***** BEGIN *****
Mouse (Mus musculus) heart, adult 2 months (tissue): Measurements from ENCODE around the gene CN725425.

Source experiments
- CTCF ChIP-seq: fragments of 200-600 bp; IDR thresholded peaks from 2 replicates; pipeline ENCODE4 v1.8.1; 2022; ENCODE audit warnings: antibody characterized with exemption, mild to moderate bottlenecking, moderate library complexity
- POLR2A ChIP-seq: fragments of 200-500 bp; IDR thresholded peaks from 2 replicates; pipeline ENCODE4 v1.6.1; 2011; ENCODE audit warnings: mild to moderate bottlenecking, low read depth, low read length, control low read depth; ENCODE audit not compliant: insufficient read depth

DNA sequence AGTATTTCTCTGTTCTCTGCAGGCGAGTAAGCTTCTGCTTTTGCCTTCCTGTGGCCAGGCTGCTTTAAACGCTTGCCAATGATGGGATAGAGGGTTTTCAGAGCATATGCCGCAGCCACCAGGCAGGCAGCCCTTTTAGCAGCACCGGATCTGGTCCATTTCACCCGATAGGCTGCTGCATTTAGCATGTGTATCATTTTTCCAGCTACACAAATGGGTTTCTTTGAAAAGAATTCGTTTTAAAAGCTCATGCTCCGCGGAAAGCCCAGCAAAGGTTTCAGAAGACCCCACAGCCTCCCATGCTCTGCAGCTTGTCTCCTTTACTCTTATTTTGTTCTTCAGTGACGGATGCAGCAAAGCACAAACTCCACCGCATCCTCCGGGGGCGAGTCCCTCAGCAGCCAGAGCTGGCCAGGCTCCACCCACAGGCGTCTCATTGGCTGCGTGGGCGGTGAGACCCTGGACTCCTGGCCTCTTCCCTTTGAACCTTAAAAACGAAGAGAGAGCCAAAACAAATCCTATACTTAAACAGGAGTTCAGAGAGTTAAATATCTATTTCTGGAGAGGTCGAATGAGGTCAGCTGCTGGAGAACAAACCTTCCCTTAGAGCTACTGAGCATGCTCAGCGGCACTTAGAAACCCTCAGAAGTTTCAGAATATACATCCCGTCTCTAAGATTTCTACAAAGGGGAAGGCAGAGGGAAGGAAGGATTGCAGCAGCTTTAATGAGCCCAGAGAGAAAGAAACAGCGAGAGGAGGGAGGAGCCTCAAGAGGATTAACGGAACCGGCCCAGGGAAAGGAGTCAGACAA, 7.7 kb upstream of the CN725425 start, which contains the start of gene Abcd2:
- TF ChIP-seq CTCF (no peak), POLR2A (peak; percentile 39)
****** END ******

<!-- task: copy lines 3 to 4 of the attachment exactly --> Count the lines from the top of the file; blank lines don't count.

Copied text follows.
- CTCF ChIP-seq: fragments of 200-600 bp; IDR thresholded peaks from 2 replicates; pipeline ENCODE4 v1.8.1; 2022; ENCODE audit warnings: antibody characterized with exemption, mild to moderate bottlenecking, moderate library complexity
- POLR2A ChIP-seq: fragments of 200-500 bp; IDR thresholded peaks from 2 replicates; pipeline ENCODE4 v1.6.1; 2011; ENCODE audit warnings: mild to moderate bottlenecking, low read depth, low read length, control low read depth; ENCODE audit not compliant: insufficient read depth